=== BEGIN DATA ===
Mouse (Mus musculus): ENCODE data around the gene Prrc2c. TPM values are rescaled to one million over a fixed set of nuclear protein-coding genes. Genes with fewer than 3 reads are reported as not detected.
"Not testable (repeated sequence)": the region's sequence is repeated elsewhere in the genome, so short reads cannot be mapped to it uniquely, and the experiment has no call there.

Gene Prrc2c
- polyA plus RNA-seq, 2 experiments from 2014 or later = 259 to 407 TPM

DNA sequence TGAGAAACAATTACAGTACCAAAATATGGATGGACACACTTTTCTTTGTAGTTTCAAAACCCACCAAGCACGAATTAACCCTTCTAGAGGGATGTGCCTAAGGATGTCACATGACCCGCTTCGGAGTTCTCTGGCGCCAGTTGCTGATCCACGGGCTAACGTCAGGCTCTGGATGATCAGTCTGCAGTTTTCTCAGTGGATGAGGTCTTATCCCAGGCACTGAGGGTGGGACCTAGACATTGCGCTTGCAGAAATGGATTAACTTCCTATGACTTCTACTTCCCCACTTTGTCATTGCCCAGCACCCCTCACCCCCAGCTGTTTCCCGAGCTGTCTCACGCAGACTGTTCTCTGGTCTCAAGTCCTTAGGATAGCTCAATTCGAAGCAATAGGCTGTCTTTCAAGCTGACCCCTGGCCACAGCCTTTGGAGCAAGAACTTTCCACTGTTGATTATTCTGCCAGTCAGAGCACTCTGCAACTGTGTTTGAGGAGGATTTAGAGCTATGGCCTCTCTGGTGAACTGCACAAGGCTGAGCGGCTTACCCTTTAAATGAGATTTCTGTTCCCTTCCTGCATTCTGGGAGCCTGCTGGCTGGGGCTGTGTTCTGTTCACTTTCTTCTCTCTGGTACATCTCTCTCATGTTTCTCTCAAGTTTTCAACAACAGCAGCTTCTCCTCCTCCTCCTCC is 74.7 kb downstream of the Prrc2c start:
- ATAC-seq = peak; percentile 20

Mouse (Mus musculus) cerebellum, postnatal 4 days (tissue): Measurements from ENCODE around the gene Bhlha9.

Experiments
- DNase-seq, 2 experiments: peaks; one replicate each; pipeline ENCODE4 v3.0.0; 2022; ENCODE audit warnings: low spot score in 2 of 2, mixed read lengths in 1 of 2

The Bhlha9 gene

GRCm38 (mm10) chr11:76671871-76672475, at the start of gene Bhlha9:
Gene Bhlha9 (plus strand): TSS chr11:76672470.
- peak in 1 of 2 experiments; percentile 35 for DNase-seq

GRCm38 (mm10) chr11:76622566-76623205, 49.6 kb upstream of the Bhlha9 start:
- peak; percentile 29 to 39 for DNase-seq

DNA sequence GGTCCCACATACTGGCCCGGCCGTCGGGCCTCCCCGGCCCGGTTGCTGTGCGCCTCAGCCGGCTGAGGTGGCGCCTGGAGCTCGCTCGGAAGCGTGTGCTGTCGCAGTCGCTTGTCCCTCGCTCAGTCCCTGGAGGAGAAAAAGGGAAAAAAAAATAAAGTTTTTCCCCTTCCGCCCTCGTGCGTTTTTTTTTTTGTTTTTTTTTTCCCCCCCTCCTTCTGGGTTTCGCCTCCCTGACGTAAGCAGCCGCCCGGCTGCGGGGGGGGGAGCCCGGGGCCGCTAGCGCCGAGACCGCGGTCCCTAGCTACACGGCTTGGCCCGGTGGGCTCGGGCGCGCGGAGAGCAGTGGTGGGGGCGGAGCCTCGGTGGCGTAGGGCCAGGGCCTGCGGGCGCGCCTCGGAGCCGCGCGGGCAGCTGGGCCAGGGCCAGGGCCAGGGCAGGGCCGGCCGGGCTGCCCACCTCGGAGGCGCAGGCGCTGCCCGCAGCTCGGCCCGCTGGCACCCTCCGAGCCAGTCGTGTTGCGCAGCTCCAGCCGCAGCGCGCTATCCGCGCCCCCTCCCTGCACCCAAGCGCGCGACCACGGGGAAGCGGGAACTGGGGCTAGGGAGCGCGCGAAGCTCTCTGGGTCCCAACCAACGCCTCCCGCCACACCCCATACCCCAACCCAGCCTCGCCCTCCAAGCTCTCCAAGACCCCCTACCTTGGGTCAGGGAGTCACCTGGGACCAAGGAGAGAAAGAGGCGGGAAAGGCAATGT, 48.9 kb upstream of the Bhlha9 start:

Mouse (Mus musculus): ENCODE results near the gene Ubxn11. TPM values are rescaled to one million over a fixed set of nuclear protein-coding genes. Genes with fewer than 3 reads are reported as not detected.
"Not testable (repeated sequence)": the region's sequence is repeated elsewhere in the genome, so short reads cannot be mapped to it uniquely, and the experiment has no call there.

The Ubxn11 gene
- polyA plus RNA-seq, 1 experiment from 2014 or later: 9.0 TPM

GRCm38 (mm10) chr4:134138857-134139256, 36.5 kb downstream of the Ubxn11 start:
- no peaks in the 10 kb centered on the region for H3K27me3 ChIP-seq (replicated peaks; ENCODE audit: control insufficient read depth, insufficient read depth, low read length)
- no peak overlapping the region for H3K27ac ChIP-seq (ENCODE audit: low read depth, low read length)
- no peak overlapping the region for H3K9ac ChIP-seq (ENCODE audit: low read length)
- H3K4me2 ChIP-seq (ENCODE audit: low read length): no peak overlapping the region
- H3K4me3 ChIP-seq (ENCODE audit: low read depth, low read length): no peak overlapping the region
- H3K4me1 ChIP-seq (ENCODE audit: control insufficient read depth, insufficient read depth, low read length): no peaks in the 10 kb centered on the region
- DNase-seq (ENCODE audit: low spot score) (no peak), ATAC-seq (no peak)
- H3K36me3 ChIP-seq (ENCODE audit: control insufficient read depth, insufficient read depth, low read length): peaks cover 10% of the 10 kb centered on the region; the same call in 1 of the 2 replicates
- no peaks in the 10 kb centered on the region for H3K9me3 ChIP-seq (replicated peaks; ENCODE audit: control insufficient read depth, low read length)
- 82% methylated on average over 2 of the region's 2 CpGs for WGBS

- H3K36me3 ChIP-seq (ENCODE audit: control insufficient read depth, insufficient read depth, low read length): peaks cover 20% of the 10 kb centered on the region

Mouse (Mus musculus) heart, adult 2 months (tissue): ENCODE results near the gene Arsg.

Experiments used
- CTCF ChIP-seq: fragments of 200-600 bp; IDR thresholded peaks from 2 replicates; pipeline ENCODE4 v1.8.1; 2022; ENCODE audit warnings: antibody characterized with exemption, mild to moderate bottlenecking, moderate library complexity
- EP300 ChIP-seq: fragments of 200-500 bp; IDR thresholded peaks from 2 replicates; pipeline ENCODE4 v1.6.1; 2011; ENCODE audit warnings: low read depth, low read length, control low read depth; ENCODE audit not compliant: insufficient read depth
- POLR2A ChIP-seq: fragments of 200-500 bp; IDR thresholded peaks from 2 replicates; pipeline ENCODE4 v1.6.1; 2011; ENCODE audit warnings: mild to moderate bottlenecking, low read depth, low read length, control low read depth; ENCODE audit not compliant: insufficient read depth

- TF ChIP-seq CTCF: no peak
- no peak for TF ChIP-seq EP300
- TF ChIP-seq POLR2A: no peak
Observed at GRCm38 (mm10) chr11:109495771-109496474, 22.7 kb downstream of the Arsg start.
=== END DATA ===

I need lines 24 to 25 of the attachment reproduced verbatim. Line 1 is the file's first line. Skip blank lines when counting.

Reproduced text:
- no peak overlapping the region for H3K9ac ChIP-seq (ENCODE audit: low read length)
- H3K4me2 ChIP-seq (ENCODE audit: low read length): no peak overlapping the region